The case was filed in the U.S. District Court for the Eastern District of New York in October, but surfaced first in published reports this week.
Google uses the two technologies, which are for minimizing the cost of long-distance telephone calls, in the VOIP service of its Google Talk VOIP client, according to court papers.
"Google's wrongful acts have damaged and will continue to damage RTI irreparably, and RTI has no adequate remedy at law for those wrongs and injuries," the company said in court papers.
Google has been notified of its patent infringement and given a chance to remedy the situation by licensing technology from RTI, "but has refused to do so," the company said in its court filing.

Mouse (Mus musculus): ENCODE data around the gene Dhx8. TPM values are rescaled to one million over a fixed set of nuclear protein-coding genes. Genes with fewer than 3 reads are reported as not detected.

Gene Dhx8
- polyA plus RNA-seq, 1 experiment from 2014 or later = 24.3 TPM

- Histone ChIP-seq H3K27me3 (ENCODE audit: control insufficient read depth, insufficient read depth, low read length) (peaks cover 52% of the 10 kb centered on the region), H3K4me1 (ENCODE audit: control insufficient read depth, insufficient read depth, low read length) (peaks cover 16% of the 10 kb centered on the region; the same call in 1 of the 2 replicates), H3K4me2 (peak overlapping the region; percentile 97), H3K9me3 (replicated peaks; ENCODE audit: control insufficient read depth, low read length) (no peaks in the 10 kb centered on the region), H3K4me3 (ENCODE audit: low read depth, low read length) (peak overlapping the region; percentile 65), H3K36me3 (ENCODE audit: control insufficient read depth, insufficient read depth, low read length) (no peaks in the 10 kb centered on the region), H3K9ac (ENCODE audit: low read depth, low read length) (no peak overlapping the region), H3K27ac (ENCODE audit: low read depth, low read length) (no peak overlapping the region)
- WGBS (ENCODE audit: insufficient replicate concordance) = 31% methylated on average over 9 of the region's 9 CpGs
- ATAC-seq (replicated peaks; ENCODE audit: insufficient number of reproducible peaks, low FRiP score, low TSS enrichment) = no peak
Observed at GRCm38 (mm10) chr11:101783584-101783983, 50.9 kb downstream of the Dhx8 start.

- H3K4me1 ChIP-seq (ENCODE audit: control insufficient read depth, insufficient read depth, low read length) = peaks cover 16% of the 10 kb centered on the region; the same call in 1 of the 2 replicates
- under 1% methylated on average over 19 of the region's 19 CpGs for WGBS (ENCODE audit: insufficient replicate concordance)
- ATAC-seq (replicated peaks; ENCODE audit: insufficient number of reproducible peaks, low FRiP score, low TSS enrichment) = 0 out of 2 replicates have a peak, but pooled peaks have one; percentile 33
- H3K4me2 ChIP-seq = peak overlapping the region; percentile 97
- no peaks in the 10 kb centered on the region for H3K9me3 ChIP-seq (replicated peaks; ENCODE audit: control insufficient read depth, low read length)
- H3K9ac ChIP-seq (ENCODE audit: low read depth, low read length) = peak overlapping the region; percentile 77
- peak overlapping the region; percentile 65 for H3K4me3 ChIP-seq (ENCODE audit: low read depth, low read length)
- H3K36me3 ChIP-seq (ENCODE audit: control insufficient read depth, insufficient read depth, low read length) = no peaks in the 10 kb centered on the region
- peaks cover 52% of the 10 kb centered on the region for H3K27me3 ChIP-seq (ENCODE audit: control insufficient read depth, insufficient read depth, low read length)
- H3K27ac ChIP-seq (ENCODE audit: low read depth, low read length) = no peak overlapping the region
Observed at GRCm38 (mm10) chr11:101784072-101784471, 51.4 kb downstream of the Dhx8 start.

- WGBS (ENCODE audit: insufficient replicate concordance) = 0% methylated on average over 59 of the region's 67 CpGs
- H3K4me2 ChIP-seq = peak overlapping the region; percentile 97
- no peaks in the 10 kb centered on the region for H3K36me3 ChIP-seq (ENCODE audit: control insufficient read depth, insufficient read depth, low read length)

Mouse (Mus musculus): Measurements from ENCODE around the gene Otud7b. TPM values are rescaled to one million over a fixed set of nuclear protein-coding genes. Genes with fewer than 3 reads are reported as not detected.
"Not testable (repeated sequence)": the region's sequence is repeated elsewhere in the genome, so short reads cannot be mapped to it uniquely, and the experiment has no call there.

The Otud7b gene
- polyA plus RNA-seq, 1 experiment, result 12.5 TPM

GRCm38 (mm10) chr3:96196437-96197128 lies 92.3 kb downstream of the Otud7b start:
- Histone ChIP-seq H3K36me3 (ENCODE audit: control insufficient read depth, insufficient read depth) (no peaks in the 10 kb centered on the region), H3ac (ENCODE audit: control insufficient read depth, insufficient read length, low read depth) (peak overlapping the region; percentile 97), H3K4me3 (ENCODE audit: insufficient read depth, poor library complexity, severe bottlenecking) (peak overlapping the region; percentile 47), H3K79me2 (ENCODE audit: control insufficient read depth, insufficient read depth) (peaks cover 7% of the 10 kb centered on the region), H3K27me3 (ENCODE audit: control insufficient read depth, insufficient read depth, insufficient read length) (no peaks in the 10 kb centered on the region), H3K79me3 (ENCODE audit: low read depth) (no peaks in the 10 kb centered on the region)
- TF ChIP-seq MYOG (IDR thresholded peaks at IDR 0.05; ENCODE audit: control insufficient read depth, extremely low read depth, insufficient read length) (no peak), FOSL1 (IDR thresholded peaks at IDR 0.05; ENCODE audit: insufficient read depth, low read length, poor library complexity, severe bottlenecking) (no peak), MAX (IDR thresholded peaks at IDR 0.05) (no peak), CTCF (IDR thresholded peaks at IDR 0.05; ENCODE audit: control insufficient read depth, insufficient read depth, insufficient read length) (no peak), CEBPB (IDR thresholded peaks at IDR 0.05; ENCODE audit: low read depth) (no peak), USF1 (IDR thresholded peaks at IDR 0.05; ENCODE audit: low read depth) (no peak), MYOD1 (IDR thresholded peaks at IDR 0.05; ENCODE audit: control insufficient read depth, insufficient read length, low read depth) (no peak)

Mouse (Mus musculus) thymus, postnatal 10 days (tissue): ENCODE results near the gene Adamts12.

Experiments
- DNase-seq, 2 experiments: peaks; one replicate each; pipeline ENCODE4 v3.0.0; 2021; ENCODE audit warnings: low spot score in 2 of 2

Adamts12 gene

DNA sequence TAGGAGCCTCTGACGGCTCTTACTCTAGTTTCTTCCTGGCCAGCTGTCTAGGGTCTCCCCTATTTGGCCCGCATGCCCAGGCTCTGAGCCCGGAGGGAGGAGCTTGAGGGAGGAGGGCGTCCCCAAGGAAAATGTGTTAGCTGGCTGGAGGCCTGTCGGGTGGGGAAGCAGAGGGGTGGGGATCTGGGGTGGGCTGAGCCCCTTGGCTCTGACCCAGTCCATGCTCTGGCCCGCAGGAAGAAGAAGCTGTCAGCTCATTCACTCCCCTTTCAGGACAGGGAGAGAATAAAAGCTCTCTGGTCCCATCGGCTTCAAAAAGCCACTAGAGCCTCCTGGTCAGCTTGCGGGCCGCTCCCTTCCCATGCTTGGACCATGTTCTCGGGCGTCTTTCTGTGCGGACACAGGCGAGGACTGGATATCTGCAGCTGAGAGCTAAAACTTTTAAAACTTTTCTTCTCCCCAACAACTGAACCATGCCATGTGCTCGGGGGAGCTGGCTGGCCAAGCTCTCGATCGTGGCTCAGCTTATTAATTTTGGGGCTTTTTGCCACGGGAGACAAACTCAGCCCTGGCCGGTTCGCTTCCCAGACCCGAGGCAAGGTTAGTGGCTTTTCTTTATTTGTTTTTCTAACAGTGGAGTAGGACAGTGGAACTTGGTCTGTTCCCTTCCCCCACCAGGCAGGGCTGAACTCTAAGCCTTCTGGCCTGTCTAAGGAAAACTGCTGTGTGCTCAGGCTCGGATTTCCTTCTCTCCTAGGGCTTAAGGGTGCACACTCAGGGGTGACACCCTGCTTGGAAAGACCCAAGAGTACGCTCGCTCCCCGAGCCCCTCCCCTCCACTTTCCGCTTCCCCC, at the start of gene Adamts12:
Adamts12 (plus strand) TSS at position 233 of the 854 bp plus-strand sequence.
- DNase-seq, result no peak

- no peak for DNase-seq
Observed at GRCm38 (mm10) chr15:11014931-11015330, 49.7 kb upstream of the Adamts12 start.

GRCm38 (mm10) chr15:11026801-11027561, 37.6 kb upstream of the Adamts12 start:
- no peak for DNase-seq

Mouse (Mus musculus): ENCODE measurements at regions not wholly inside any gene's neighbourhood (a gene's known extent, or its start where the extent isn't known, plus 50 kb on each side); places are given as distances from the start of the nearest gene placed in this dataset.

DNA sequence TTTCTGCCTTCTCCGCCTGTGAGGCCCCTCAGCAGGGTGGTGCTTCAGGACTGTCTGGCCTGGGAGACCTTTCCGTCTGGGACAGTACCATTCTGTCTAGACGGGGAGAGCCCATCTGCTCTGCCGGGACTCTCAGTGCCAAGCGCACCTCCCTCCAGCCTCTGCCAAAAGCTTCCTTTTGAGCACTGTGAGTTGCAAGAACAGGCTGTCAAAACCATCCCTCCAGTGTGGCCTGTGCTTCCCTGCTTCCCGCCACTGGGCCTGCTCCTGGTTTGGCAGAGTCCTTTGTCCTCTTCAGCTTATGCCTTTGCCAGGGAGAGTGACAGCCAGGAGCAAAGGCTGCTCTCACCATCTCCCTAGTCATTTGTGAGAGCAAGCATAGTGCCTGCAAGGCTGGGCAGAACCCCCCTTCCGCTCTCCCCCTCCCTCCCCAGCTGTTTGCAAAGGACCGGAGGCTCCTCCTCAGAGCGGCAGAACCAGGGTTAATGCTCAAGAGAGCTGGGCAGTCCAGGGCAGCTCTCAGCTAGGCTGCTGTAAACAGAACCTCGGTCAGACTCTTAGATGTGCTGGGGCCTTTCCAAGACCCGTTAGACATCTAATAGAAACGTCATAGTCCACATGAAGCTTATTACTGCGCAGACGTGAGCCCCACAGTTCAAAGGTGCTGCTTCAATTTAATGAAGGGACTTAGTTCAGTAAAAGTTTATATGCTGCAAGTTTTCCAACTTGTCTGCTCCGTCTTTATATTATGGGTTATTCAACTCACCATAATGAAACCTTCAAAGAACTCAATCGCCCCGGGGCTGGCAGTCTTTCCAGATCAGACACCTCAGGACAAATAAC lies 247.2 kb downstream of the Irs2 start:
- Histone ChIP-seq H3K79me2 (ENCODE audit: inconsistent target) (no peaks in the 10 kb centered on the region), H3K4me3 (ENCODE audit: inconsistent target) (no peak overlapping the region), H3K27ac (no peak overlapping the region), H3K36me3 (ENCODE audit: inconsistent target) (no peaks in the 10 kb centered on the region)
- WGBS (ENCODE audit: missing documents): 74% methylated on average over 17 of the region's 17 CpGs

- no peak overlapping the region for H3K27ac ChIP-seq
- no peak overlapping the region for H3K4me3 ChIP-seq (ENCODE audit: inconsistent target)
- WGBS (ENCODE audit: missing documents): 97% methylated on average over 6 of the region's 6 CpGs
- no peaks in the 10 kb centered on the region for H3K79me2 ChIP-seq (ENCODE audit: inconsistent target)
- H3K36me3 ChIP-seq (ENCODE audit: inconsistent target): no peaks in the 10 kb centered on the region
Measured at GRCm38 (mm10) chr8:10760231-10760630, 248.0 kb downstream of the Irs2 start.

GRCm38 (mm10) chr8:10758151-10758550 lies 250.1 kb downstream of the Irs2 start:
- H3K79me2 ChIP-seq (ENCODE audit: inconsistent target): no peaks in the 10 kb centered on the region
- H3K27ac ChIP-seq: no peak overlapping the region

RTI is demanding a trial by jury to settle the suit, according to court papers.
Rich Tehrani, VOIP industry watcher and president of Technology Marketing Corp., has written about RTI in several entries on his "VOIP Blog" (http://voip-blog.tmcnet.com/blog/rich-tehrani/).
In an e-mail interview Friday, Tehrani said that RTI founder and President Jerry Weinberger invented least-cost routing technology that allows a phone system to find the cheapest carrier prior to placing a phone call. This technology is part of what enables VOIP calls to work. Other companies, such as Cisco Systems Inc. and Lucent Technologies Inc., have already paid RTI to use its patented technology, he said.
In an e-mailed statement from Google spokesman Steve Langdon, the company said it believes the lawsuit is "without merit" and plans to fight it.
RTI could not be reached for comment Friday.